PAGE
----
Hong Kong: PMI sinks further into contractionary territory in May as global expansion loses steam
The Nikkei Hong Kong Purchasing Managers’ Index (PMI), which is released by IHS Markit, fell from 49.1 in April to 47.8 in May, the third consecutive decrease in the index and a further indication that the economy has lost traction in the second quarter. The index now lies further below the 50-point threshold that separates expansion from contraction in the private sector.
May’s print came on the back of steep declines in output and new work orders, which both fell at the fastest pace in nearly two years. Firms reported that weak demand and strong competition weighed on sales. Meanwhile, export orders to mainland China decreased for the first time in six months in May, likely affected by the uncertainty surrounding the trade dispute between China and the United States. In addition, subdued demand led to a continued decline in outstanding business. Moreover, employment fell again in May for the fifth month running, albeit at a softer rate. Firms also scaled back purchasing activity, which fell at a faster pace in May. Supply chain pressures persisted, however, amid shortages and longer lead times. On the price front, input price inflation eased in May, whereas firms’ discounting tactics, used in hopes of boosting sales, caused selling prices to fall at the fastest rate in over a year.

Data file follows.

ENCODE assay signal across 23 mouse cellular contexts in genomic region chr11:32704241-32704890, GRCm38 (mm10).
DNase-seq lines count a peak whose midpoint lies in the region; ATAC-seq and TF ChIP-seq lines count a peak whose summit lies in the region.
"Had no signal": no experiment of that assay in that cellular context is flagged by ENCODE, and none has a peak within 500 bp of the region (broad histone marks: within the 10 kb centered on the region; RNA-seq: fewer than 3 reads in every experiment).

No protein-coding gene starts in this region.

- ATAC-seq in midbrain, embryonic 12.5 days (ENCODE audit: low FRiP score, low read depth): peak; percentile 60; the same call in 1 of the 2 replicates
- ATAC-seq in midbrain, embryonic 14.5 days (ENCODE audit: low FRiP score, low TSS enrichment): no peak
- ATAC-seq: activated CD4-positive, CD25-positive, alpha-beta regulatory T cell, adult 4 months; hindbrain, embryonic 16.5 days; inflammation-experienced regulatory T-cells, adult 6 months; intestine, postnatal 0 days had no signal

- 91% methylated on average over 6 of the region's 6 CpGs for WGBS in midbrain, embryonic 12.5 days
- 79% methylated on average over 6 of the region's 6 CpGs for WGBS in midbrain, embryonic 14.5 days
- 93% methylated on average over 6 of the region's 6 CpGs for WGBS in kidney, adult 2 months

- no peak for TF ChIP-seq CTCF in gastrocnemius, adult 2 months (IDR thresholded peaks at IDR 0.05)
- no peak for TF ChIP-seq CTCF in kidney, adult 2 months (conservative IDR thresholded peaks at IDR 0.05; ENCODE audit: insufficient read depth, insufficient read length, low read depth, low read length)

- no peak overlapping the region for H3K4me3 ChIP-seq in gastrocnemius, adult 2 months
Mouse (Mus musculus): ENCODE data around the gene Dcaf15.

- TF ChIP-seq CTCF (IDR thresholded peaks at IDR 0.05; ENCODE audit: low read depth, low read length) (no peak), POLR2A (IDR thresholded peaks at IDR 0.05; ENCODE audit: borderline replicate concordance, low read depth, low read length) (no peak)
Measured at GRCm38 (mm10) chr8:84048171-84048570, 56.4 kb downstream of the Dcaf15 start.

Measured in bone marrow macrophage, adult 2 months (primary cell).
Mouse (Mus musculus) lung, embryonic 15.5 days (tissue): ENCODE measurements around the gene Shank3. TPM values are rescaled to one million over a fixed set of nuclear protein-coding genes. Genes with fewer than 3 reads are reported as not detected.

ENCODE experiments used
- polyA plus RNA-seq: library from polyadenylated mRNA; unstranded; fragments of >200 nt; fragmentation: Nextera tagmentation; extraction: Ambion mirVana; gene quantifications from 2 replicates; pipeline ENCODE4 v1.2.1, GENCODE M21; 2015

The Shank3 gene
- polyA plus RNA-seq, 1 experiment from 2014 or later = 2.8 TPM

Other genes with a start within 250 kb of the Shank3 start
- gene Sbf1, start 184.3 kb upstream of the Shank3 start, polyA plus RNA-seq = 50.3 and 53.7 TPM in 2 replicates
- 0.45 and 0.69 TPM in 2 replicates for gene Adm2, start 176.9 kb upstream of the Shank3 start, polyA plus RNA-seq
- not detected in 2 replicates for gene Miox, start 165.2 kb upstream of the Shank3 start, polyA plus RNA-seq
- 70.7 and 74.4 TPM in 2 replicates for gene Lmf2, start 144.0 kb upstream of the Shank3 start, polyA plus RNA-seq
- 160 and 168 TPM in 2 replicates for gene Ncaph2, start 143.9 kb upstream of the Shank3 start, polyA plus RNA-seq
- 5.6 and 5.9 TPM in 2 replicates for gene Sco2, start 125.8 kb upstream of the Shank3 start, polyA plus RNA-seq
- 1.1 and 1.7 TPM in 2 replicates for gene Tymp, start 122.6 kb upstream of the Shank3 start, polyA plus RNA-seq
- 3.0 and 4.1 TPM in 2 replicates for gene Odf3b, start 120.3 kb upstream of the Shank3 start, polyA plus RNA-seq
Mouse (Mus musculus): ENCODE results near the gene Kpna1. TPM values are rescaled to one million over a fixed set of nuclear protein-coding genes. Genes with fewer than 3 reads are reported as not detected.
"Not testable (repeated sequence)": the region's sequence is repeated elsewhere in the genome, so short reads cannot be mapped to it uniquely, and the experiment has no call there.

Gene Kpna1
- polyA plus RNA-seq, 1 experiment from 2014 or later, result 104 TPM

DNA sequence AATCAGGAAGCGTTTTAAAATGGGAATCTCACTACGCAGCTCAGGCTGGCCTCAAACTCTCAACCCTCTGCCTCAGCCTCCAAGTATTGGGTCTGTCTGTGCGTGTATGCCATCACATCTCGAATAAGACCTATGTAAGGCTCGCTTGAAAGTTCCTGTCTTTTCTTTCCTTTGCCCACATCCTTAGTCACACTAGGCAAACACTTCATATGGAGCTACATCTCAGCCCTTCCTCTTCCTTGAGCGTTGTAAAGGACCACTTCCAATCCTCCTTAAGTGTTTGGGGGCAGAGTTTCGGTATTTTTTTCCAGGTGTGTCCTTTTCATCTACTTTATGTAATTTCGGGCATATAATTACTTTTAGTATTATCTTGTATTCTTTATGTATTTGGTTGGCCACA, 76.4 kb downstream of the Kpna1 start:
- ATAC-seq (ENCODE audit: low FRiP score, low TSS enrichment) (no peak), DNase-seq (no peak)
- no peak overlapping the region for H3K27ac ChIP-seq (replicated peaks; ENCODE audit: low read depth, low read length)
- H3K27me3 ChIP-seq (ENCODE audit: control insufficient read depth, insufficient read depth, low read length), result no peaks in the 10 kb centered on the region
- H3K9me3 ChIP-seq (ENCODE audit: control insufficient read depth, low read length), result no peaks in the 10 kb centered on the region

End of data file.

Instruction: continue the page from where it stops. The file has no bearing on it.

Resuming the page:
In response to May’s performance, Bernard Aw, Principal Economist at IHS Markit, commented:
“The average PMI reading for the first two months of the quarter generally provides a reliable guide to the full quarter’s GDP. Compared to historical data, the average PMI so far in the second quarter is running at a level broadly consistent with GDP annual growth rate at around 3.6%, suggesting that the strong 4.7% growth in the opening quarter of 2018 is not sustainable.”